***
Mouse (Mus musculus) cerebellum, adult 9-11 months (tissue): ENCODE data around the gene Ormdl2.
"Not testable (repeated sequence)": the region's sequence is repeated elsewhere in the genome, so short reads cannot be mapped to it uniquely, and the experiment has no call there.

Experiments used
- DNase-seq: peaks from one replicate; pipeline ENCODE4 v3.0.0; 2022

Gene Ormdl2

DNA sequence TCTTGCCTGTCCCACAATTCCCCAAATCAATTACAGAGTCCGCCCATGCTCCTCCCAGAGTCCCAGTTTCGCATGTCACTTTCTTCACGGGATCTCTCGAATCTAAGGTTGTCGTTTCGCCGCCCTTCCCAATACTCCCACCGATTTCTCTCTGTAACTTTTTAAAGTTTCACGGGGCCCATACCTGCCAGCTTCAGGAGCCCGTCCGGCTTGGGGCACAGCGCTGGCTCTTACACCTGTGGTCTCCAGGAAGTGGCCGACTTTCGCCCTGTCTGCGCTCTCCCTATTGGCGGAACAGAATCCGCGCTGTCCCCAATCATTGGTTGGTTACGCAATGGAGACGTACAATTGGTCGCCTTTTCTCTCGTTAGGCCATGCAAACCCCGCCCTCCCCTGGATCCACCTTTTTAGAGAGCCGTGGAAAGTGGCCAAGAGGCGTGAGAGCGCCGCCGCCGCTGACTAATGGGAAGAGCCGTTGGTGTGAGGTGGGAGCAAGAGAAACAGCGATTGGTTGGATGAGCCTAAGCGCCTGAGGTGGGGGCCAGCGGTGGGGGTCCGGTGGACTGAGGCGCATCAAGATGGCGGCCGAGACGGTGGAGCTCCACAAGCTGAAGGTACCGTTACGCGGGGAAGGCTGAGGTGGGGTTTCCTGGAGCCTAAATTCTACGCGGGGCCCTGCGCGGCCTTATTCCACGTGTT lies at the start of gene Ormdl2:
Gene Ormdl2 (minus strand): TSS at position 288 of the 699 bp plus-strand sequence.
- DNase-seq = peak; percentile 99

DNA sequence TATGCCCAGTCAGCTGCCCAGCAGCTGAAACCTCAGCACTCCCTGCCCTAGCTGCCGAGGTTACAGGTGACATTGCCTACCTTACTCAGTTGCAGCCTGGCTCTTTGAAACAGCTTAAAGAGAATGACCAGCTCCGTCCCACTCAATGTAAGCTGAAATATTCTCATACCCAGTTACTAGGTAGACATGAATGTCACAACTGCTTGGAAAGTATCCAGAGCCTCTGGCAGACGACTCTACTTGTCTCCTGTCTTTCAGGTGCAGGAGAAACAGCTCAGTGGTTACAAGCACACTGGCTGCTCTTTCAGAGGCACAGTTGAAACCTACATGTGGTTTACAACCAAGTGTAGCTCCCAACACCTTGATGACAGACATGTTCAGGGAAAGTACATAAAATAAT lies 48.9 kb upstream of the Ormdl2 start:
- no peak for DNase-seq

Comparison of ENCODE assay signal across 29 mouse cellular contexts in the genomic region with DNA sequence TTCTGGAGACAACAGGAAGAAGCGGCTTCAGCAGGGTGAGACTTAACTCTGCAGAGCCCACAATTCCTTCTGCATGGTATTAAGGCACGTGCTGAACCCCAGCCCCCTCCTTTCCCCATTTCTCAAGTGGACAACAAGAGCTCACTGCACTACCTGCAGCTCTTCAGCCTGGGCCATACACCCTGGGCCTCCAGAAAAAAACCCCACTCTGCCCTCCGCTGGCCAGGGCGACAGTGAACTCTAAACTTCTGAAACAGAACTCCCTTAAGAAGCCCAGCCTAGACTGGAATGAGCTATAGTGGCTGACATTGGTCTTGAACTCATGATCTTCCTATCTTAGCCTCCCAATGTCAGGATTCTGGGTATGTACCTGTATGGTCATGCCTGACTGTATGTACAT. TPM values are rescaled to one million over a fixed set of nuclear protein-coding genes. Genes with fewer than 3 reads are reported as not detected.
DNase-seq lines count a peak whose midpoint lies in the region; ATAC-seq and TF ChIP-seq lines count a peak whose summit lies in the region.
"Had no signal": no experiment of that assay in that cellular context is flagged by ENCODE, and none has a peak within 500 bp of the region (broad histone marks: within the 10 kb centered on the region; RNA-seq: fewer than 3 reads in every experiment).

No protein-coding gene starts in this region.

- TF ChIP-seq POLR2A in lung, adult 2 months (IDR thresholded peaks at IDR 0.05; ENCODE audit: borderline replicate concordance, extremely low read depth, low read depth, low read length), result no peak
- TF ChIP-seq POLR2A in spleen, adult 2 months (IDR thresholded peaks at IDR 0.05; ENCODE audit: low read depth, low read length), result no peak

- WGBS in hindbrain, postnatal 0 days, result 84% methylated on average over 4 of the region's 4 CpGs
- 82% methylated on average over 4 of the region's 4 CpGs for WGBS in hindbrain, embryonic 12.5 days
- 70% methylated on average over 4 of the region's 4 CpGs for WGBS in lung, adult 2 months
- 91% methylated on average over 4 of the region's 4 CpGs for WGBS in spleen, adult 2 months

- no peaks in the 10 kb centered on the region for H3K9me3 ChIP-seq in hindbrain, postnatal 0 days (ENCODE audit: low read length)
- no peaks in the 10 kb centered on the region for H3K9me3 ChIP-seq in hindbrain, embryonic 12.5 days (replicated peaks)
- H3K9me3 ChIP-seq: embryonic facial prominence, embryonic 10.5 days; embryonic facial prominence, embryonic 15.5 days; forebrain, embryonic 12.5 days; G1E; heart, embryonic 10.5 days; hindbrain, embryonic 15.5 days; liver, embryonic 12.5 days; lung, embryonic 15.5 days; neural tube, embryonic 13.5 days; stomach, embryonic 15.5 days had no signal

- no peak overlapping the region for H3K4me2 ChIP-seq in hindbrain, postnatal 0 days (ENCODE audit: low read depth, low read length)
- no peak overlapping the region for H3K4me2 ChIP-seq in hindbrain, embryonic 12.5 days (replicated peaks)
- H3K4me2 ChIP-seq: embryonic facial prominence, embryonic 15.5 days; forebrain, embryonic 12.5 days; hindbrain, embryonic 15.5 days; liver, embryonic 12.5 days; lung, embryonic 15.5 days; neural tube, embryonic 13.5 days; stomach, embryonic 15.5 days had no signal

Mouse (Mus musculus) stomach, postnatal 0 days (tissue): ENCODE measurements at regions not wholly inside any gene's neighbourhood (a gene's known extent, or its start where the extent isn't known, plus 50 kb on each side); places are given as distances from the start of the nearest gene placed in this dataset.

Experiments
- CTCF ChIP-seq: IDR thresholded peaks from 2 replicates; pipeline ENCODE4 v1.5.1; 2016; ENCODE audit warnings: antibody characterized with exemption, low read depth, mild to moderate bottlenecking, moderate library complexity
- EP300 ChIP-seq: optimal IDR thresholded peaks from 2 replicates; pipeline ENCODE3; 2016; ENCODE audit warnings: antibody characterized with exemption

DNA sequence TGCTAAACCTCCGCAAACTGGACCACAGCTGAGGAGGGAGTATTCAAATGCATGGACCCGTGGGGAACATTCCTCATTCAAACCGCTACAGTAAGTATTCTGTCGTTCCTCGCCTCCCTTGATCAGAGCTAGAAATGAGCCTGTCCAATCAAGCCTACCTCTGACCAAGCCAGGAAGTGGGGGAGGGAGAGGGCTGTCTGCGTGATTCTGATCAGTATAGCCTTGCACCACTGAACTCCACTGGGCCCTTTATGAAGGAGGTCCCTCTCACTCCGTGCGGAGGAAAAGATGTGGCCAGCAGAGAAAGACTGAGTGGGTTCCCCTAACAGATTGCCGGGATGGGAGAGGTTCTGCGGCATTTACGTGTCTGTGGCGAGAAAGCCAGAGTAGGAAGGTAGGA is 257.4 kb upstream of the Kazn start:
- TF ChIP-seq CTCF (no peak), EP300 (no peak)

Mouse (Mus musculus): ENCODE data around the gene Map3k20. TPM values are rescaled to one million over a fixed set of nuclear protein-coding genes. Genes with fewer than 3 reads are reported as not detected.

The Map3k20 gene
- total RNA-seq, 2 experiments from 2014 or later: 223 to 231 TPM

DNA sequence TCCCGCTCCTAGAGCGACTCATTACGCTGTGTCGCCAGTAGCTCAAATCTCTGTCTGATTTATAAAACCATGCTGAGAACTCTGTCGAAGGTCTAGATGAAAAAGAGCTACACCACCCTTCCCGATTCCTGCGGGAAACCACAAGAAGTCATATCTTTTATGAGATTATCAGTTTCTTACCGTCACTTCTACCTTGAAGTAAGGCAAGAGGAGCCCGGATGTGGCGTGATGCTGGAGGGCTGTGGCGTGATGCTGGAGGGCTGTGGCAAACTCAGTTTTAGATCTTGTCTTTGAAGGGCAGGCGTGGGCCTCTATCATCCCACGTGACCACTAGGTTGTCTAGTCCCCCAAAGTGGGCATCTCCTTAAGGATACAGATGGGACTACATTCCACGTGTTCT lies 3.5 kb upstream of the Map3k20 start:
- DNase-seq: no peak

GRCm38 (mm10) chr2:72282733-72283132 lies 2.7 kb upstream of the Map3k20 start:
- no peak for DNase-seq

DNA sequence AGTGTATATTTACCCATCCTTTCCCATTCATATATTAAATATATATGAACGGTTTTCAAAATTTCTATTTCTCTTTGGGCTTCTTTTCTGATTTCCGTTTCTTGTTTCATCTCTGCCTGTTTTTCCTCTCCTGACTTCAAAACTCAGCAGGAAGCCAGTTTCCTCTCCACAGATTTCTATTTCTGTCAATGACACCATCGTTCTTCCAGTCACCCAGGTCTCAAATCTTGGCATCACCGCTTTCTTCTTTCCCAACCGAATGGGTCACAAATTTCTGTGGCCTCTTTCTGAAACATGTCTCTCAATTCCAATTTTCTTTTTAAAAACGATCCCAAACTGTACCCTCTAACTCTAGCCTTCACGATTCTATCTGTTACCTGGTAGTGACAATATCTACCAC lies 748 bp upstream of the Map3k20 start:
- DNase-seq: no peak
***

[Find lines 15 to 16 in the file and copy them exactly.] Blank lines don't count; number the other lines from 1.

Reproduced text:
- TF ChIP-seq POLR2A in lung, adult 2 months (IDR thresholded peaks at IDR 0.05; ENCODE audit: borderline replicate concordance, extremely low read depth, low read depth, low read length), result no peak
- TF ChIP-seq POLR2A in spleen, adult 2 months (IDR thresholded peaks at IDR 0.05; ENCODE audit: low read depth, low read length), result no peak